Grand Forks Public Schools, according to Superintendent Terry Brenner, needs to expand its pool of substitute teachers as the district works through the coronavirus pandemic. Recent decisions might help.

Brenner discussed a potential staff shortage during an interview last week with the Herald. As of that day, Sept. 8, there were some 50 adults in the district away from work due to COVID-19, including a dozen who had been infected and others who were in isolation. Those numbers have greatly improved – on Monday, Brenner reported three COVID cases and 10 close contacts – and perhaps the reduction in cases has taken the edge off finding subs. Still, it’s prudent to be working on the issue before demand overwhelms supply.

One problem is the age of many substitute teachers. Often, the district’s subs are veteran, retired educators. But since that particular age group is more susceptible to COVID-19 symptoms and therefore at greater risk, many have opted to not fill teaching absences this year. They are right to be wary.

Seeking help from college students in the education field is a logical step. Students who have completed 48 credit hours may apply for substitute teacher licenses. Thanks to the proximity of UND and schools like Mayville State and University of Minnesota Crookston, there are dozens if not hundreds of potential young teachers who may want the experience. Brenner seems enthusiastic to pursue this option.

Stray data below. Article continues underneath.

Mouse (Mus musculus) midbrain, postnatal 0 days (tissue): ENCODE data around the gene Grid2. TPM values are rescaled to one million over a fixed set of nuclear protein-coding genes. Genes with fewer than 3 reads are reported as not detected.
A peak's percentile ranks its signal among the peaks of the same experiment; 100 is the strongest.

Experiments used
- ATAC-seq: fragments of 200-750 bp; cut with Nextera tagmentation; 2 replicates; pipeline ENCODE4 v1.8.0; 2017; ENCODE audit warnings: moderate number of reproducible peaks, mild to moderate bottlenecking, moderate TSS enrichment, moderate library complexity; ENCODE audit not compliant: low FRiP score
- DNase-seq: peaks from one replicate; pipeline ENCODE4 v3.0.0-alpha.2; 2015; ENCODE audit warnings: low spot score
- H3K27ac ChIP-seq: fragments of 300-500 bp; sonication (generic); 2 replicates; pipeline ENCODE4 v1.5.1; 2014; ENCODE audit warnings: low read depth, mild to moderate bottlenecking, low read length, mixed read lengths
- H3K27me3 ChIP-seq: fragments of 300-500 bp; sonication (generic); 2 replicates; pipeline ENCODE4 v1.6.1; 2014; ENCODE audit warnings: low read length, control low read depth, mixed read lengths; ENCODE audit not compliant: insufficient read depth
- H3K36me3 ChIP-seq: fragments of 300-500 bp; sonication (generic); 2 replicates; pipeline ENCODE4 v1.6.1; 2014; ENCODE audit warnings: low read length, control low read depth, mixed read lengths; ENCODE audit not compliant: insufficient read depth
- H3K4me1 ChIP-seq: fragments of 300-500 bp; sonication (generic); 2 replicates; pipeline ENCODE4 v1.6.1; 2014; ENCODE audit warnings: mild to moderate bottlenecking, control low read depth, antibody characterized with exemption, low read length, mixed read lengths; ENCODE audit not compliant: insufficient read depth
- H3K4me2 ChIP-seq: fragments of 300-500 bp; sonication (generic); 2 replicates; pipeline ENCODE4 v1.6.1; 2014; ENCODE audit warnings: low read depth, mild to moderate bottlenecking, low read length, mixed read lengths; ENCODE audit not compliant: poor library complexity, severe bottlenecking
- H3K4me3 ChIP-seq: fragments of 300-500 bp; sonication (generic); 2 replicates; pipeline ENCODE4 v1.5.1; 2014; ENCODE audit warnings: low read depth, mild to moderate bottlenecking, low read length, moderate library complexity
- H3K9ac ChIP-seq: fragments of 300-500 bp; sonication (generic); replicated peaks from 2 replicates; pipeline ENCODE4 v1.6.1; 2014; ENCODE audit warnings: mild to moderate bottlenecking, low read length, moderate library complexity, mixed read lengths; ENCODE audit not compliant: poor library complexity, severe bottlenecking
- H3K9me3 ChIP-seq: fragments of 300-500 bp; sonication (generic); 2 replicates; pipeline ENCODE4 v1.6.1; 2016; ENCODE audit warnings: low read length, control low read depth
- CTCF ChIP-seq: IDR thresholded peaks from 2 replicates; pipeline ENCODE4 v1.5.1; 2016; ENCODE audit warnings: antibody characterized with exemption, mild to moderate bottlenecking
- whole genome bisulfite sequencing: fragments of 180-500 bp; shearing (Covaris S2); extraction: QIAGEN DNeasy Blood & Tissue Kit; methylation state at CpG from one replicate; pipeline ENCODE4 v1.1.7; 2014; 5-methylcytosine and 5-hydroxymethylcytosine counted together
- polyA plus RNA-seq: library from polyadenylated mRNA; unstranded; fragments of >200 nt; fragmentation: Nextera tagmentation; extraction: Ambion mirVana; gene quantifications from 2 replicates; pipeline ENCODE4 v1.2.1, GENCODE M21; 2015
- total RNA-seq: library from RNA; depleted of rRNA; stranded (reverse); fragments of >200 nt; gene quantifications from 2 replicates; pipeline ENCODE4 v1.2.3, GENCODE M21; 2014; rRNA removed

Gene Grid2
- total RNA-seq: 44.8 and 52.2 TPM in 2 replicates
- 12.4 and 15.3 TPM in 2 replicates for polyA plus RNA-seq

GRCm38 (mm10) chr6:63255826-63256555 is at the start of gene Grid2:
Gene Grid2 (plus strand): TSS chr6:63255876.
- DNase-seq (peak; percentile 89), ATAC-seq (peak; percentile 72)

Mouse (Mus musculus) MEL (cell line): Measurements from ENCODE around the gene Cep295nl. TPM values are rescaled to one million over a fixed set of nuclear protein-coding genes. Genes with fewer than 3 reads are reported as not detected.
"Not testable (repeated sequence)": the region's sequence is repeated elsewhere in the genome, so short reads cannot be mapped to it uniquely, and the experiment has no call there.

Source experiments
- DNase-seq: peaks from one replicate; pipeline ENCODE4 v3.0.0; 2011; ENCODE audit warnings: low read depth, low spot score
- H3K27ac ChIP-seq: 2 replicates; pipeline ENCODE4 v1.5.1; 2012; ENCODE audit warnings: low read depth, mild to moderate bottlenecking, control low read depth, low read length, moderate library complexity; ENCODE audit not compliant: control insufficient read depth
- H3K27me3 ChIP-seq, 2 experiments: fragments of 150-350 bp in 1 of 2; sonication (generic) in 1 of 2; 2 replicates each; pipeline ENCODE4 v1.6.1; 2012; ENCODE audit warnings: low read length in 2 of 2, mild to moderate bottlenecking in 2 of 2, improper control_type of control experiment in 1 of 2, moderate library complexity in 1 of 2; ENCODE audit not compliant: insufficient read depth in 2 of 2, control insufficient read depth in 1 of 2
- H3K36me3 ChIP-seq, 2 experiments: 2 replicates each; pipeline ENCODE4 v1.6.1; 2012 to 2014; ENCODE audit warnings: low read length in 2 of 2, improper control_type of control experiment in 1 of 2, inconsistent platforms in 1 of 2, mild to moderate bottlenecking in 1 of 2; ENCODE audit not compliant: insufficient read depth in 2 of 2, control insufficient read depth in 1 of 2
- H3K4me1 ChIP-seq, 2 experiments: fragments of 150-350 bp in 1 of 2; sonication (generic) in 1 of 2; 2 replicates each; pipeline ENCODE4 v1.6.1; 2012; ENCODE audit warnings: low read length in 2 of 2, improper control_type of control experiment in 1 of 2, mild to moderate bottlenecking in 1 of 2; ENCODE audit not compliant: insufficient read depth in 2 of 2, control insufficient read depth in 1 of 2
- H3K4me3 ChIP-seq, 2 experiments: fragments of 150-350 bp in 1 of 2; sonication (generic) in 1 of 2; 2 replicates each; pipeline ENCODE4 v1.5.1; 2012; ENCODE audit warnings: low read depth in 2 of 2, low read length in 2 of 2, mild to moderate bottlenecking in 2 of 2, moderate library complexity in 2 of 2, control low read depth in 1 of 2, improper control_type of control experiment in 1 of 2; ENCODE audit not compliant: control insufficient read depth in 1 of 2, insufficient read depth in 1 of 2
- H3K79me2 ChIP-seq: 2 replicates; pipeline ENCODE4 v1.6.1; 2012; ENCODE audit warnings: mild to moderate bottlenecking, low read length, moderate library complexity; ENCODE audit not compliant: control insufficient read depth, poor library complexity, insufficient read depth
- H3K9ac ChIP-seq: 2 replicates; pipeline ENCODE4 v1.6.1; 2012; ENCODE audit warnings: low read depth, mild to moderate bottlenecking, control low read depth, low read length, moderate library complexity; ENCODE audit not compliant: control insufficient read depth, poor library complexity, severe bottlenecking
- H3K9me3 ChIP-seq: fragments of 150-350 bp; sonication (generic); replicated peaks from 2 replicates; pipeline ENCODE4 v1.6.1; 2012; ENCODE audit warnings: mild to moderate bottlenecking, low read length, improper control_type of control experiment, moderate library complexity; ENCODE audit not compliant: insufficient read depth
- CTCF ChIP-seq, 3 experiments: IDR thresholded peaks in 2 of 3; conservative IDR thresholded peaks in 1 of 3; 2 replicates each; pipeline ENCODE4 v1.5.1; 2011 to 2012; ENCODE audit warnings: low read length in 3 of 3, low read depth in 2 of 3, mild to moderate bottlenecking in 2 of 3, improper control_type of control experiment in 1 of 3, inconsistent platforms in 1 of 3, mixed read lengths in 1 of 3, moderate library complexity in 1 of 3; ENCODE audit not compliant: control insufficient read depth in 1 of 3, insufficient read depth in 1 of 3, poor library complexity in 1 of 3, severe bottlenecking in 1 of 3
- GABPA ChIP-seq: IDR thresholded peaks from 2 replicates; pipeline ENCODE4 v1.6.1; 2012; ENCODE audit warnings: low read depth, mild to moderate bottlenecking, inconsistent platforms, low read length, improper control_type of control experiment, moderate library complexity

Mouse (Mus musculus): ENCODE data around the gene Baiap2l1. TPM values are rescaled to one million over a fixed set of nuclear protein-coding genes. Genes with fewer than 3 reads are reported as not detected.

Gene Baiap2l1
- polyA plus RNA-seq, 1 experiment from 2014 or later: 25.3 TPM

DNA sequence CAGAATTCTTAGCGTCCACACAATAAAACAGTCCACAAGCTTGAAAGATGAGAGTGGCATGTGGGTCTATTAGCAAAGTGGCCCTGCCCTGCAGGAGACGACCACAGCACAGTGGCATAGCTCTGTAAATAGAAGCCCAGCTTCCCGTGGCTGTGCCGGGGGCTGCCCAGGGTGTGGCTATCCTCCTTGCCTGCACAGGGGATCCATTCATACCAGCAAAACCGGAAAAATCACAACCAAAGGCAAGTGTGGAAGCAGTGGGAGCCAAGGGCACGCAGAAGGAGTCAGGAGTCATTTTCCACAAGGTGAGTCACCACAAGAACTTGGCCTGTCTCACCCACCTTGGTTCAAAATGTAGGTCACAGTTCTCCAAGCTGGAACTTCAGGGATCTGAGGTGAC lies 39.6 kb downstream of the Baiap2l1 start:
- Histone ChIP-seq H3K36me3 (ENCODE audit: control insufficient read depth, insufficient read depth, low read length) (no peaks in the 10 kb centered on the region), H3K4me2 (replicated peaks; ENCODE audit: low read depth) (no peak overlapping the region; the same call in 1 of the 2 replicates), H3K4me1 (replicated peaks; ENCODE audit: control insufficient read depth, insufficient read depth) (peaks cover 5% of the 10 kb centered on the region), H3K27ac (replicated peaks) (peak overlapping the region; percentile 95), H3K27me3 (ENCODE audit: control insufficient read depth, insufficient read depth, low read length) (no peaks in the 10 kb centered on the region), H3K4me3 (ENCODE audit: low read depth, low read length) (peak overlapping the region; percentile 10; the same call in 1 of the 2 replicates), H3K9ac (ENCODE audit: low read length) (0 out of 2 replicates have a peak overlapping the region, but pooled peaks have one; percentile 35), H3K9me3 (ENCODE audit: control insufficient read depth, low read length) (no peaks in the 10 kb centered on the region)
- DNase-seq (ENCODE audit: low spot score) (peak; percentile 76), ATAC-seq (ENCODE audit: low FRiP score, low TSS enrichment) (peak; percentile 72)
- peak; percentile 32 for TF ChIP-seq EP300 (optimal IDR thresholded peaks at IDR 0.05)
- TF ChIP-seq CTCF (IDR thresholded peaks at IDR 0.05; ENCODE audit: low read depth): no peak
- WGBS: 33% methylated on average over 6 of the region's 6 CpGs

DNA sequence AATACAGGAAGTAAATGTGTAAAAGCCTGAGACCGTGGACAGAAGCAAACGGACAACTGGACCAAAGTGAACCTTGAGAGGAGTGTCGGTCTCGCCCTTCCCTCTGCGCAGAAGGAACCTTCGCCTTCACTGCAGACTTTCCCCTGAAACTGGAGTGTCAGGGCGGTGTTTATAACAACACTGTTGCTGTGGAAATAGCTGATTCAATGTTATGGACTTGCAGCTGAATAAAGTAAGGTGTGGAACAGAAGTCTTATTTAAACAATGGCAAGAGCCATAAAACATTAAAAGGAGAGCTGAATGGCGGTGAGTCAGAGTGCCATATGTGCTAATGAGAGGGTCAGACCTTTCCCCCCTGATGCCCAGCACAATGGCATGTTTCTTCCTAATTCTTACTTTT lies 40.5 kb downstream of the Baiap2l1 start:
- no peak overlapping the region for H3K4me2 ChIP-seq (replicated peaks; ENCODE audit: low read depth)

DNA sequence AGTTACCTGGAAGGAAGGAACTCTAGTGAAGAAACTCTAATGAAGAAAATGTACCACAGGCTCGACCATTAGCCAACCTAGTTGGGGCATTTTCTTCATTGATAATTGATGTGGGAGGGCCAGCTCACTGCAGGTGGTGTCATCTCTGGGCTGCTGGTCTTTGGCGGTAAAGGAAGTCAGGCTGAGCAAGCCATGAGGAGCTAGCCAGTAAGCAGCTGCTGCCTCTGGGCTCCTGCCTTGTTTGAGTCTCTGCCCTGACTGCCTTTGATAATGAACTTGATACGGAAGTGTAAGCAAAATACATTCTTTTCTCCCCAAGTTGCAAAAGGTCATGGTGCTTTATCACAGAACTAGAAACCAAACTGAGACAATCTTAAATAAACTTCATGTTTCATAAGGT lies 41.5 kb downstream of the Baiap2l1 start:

Further, a decision last week by the state Education Standards and Practices Board might help. On Sept. 10, the board approved a motion to write emergency rules to allow paraprofessionals to obtain a substitute teaching license. At present, paras in North Dakota are certified by the state Department of Public Instruction, but they are not licensed as teachers by the ESPB.

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Another recent move: Gov. Doug Burgum signed an order that overrides a rule that keeps substitute teachers from serving in a classroom for more than 10 consecutive days.

These are logical paths to follow as the state works to keep schools open. It’s good that students are returning to in-person education, provided exhaustive prevention steps are taken and an outbreak doesn’t occur.

Meanwhile, it’s important to stress that teacher safety is imperative if COVID-19 numbers rise. What number of cases among staff and faculty is too many?

The best possible scenario is occurring in Grand Forks: Most students are back in class, under the direction of the district’s full-time teachers. The teachers and students who are uncomfortable with a return are working online.

Unfortunately, absences are inevitable, due to all sorts of reasons. Filling substitute spots with local undergrads and paraprofessionals is a good short-term fix, but over time, these less-inexperienced subs cannot provide the same level of education that the district’s full-time teachers can provide. If the number of absent teachers spikes, the district must consider if it’s worth it to continue with in-person education.

In the meantime, the district – including its leaders, faculty and staff – should be commended for the options provided and efforts taken in the early weeks of the 2020-21 school year and for finding solutions to so many of the potential problems.